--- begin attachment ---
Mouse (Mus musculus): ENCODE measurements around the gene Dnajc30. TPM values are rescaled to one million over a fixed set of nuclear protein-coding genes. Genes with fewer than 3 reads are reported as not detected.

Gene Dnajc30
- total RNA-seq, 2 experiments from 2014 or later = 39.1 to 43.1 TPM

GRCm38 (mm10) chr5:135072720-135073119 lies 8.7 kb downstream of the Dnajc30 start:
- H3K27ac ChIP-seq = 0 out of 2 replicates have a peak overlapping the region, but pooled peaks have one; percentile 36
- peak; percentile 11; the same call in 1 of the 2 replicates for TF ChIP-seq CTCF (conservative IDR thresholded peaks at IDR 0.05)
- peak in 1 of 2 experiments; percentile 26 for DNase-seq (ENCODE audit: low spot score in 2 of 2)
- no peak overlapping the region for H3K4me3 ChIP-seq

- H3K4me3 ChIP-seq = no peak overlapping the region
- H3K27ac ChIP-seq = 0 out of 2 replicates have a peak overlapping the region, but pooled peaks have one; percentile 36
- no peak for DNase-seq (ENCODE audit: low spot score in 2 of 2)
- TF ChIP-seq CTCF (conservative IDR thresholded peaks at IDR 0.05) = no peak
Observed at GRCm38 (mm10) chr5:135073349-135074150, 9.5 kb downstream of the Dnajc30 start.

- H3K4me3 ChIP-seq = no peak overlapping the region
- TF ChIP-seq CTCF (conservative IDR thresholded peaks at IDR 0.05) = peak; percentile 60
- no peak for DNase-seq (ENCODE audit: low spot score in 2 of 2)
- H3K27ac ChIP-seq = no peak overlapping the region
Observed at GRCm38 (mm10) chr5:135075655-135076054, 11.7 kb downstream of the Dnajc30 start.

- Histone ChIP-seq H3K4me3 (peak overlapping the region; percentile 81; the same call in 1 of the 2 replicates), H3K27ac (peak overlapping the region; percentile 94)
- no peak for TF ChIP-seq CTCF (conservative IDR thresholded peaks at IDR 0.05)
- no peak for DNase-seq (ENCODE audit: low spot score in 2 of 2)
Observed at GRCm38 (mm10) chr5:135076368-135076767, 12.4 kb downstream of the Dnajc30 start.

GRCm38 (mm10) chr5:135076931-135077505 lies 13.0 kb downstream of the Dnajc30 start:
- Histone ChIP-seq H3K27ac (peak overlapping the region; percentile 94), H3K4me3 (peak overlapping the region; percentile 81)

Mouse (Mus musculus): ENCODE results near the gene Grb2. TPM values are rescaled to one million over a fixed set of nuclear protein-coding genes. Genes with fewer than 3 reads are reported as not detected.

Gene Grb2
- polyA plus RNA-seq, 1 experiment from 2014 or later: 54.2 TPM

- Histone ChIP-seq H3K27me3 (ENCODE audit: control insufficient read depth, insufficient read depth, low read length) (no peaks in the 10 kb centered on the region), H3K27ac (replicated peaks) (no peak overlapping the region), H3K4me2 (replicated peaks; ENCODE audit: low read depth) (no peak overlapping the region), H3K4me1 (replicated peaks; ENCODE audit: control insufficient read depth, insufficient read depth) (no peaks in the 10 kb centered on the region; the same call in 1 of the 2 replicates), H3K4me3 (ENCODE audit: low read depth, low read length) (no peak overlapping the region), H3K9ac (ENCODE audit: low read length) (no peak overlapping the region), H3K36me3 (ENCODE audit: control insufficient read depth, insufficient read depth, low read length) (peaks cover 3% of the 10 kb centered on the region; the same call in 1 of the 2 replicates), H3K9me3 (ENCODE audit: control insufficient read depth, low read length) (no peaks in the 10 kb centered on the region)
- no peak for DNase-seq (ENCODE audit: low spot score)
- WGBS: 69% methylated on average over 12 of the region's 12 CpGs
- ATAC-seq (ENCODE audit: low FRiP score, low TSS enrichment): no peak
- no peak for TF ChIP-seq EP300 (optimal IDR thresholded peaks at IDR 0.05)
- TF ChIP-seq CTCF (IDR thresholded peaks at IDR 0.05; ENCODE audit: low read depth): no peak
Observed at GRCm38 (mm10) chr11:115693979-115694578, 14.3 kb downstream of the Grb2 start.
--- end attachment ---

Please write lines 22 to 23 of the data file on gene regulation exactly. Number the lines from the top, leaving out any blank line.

Observed at GRCm38 (mm10) chr5:135076368-135076767, 12.4 kb downstream of the Dnajc30 start.

GRCm38 (mm10) chr5:135076931-135077505 lies 13.0 kb downstream of the Dnajc30 start: